Corbyn Bids to Heal Labour Brexit Split With Focus on Inequality
(Bloomberg) -- Opposition Labour Party leader Jeremy Corbyn took his Brexit spokesman Keir Starmer 185 miles (300 kilometers) north of London in a bid to present a united front over the U.K.’s departure from the European Union.
In a speech in Wakefield calling for a general election to solve government and parliamentary paralysis on Brexit, Corbyn said Labour must focus on the “real division” in British society, which he said wasn’t between leaving or staying in the EU, but between the rich and those left poorer by nine years of austerity.
He insisted that there was no split with Starmer, who told lawmakers on Wednesday that a request to delay Britain’s departure from the EU “may well be inevitable” and who has, in public statements, often appeared more open than Corbyn to the idea of a second referendum to end the Brexit impasse.
Starmer had merely been stating “the practicalities of negotiation,” Corbyn said. If the Labour Party was able to force a general election before Brexit day and then won it, the new government would be “right against the clock” to discuss a new deal with Brussels, he said.
But the conciliatory tone will likely have done little to paper over the Labour cracks on Brexit. Corbyn refused to be drawn on when he’ll move a vote of no confidence in the government, which party members have been calling for to set in motion Labour’s agreed policy of pursuing a general election, and another referendum only if that effort fails.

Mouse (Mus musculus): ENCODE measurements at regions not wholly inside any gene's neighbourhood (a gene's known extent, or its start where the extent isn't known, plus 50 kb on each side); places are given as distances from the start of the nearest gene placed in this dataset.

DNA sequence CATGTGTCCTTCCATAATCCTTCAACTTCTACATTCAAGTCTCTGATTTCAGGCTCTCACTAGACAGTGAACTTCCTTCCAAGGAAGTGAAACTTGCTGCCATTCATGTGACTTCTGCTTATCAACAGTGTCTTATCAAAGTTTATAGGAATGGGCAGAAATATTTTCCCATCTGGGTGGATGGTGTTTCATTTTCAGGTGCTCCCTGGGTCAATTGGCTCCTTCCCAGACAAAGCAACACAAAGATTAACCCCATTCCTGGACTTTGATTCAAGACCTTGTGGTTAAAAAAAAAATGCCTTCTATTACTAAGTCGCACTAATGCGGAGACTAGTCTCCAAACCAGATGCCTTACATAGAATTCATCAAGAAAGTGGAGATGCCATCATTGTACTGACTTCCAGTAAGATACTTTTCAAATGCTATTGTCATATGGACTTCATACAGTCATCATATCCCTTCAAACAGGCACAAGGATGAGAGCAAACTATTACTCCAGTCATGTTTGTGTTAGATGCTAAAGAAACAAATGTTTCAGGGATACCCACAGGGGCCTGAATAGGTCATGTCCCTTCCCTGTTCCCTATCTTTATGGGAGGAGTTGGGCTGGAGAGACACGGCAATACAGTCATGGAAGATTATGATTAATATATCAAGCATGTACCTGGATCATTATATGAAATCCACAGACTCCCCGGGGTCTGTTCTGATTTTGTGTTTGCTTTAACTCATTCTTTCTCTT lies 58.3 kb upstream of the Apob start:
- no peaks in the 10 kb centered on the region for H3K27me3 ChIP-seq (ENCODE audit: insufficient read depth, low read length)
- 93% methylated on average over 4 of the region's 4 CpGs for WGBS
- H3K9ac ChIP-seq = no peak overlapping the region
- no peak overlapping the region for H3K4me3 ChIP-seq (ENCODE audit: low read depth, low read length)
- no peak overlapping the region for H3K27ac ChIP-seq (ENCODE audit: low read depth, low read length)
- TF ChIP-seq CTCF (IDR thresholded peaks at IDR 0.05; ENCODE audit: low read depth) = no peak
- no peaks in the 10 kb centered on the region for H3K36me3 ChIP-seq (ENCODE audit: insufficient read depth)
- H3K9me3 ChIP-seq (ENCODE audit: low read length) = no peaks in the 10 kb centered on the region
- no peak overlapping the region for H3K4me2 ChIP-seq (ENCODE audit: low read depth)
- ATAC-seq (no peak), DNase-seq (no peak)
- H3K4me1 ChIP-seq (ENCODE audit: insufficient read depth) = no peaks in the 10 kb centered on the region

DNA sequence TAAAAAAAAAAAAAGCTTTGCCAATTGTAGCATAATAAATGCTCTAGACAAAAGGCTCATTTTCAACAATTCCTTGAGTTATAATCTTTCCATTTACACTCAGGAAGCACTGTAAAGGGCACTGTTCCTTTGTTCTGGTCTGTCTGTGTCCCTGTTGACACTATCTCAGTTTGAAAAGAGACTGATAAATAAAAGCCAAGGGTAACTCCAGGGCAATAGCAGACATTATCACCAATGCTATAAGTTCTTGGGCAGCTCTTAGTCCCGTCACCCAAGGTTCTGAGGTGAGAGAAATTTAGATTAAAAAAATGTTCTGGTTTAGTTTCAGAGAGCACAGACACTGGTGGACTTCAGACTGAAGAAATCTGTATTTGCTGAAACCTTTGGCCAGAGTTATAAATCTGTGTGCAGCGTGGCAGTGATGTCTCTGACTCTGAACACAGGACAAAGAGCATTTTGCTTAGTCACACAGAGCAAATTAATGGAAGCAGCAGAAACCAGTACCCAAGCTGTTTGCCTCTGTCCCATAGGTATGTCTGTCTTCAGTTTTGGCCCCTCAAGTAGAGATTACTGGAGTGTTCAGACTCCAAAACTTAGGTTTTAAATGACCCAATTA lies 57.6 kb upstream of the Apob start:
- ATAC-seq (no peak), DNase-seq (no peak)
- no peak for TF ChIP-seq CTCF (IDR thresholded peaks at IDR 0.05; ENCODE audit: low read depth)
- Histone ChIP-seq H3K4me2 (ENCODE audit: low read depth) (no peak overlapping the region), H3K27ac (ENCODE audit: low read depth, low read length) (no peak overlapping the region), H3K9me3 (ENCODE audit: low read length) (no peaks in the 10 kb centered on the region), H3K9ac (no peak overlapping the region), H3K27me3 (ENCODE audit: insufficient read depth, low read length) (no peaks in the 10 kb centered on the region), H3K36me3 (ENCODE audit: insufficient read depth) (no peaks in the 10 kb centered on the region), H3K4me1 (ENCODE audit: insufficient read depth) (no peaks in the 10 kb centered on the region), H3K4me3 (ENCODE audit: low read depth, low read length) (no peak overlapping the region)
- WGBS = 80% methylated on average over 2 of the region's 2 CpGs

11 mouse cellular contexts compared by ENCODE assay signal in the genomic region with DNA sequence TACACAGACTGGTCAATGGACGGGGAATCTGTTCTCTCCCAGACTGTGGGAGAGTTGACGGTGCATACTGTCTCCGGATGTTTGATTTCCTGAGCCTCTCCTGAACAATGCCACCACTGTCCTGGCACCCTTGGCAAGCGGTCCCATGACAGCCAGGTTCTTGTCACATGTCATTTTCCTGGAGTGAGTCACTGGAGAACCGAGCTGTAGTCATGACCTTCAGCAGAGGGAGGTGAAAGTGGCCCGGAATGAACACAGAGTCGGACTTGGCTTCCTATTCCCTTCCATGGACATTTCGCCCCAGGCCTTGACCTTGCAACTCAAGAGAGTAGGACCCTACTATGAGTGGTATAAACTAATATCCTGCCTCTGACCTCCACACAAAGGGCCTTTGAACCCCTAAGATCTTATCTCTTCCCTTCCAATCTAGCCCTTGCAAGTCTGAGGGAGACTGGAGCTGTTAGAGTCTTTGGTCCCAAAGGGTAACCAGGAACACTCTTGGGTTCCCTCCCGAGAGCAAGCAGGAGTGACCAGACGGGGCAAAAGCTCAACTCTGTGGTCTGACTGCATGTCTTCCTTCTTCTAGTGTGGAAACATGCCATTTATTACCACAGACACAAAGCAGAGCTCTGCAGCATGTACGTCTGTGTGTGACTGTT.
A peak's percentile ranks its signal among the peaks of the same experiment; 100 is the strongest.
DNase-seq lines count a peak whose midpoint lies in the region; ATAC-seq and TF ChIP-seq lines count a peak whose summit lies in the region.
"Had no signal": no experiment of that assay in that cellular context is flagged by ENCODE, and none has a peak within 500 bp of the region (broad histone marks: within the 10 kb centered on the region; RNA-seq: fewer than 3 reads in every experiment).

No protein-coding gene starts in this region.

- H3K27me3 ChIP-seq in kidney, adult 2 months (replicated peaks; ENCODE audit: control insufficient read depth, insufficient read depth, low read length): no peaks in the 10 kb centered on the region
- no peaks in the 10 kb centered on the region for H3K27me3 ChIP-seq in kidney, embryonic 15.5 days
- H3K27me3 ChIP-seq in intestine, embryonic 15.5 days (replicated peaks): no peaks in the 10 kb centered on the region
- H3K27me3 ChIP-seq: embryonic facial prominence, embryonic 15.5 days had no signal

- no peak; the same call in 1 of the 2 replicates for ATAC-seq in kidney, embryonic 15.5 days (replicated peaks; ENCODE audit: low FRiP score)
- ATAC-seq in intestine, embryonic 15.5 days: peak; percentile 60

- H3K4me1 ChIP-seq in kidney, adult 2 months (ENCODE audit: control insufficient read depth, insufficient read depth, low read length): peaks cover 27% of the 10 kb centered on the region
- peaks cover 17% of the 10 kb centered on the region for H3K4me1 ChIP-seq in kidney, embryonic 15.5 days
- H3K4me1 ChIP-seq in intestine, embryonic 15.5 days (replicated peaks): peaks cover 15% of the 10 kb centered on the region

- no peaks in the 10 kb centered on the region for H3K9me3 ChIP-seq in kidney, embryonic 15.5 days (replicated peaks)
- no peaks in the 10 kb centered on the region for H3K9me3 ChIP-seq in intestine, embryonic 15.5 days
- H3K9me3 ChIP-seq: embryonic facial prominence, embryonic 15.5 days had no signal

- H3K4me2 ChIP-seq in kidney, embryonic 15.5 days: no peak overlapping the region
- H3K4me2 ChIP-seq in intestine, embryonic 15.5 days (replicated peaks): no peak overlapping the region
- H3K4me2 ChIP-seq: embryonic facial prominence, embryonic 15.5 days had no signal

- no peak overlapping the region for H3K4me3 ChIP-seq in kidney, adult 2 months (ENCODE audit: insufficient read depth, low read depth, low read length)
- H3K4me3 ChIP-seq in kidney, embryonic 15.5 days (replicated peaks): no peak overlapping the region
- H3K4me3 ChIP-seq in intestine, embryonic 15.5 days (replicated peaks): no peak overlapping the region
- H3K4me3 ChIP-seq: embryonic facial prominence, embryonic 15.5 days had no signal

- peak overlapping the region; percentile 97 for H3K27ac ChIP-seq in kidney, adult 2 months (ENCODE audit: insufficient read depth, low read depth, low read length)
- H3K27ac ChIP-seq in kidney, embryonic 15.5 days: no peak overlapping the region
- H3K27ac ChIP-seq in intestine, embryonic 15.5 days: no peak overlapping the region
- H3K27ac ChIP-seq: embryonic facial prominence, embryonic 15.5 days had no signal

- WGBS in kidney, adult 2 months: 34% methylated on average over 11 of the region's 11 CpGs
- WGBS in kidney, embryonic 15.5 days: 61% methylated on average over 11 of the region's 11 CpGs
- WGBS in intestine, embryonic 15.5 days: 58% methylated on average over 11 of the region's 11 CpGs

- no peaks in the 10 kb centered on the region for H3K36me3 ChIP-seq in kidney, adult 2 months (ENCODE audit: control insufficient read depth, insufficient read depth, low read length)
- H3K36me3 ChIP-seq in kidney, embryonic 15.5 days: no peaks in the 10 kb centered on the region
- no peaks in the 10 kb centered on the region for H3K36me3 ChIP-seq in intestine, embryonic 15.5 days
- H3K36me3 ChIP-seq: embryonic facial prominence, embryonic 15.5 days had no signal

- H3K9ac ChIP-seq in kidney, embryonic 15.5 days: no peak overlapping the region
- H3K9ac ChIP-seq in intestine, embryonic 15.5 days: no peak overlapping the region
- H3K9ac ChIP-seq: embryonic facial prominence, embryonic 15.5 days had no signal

“We will move a motion of no confidence in the government at the time we think there’s the best chance of it passing,” Corbyn said.
Labour lawmakers were frustrated before Christmas when Corbyn failed to force a confidence vote after Prime Minister Theresa May abandoned a parliamentary vote on her Brexit deal. That frustration is turning to anger as their leader seems in no hurry to move if, as expected, May’s agreement with the EU is rejected by lawmakers next Tuesday.
A confidence motion has little chance of success anyway, because Northern Ireland’s Democratic Unionist Party has pledged to back May’s minority government and Conservatives are unlikely to break ranks to help Corbyn.
Still, Corbyn is holding back to avoid a decision on whether to formally back a second referendum on Brexit. A lifelong Euroskeptic, he’s wary of alienating voters -- particularly in the north of England -- who backed leaving the EU in 2016. Delaying a confidence vote leaves less time to pivot to calling for another referendum before Brexit day on March 29.
“The whole point of the speech I made today is we can bring communities together with a policy of social justice, a policy of investment, a policy of bringing people together,” he said. “We’ll vote against Theresa May’s deal on Tuesday, and we’ll then be calling for a general election.”
He just didn’t say exactly when. With Labour members increasingly clamoring for another Brexit vote, it’s not clear how much longer he can hold off.
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